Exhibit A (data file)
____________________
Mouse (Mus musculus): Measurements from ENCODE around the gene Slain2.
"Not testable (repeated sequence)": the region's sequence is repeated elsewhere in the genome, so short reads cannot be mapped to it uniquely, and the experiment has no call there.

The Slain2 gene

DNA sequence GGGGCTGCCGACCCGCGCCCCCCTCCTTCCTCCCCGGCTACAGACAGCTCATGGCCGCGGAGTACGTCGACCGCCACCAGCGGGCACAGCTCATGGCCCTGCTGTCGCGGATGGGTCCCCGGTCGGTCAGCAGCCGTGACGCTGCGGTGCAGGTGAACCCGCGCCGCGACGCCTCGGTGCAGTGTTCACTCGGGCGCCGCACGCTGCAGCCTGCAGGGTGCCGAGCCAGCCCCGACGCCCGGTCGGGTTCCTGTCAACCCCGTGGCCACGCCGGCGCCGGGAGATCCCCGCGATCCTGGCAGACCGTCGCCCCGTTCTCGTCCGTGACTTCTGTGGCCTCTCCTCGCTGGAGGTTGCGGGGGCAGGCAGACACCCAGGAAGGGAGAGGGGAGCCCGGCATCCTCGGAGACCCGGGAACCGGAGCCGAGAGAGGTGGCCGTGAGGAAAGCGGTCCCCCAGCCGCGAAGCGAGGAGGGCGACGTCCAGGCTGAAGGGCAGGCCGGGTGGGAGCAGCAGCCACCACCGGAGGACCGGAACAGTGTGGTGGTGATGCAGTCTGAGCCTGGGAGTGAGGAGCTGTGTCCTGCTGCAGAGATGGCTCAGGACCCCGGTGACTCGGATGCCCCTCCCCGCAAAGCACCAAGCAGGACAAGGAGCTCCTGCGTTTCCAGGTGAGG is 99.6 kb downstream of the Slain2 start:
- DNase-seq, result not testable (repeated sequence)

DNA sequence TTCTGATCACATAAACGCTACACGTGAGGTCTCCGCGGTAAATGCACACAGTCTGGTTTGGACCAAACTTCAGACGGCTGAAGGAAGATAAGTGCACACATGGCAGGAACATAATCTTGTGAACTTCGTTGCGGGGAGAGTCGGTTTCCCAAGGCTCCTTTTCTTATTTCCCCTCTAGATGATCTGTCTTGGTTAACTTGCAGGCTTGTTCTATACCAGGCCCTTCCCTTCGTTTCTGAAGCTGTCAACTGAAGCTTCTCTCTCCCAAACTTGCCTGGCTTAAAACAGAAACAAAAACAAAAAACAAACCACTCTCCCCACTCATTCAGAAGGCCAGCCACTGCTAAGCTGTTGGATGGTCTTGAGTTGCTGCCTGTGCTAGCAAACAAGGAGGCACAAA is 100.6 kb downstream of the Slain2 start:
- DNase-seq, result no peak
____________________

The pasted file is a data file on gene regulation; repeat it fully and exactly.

Mouse (Mus musculus): Measurements from ENCODE around the gene Slain2.
"Not testable (repeated sequence)": the region's sequence is repeated elsewhere in the genome, so short reads cannot be mapped to it uniquely, and the experiment has no call there.

The Slain2 gene

DNA sequence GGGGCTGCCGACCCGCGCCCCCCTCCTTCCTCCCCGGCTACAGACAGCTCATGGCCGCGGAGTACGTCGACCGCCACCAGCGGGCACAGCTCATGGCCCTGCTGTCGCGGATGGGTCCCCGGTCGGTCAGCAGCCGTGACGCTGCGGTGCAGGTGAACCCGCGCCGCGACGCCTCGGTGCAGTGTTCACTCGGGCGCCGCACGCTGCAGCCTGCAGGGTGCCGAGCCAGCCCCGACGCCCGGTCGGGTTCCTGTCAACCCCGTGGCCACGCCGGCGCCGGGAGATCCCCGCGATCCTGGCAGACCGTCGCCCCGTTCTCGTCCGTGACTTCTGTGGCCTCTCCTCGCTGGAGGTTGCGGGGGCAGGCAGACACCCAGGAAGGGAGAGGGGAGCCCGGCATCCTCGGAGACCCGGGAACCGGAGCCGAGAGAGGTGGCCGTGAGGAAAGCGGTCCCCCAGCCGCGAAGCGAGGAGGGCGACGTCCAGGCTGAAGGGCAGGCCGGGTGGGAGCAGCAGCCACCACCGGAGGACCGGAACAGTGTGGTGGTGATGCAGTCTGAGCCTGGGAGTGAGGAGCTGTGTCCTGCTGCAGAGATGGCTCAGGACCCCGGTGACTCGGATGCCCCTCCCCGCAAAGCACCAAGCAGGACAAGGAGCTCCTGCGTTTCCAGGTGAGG is 99.6 kb downstream of the Slain2 start:
- DNase-seq, result not testable (repeated sequence)

DNA sequence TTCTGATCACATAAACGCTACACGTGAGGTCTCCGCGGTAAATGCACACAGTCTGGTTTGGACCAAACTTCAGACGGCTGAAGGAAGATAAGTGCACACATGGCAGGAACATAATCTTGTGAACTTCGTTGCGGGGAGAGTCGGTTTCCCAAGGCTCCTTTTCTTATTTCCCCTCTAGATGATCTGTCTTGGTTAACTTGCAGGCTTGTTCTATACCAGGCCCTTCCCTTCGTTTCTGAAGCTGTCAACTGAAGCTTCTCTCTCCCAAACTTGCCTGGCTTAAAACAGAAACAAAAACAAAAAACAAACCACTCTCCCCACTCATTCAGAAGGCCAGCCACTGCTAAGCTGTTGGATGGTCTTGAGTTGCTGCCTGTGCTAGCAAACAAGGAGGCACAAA is 100.6 kb downstream of the Slain2 start:
- DNase-seq, result no peak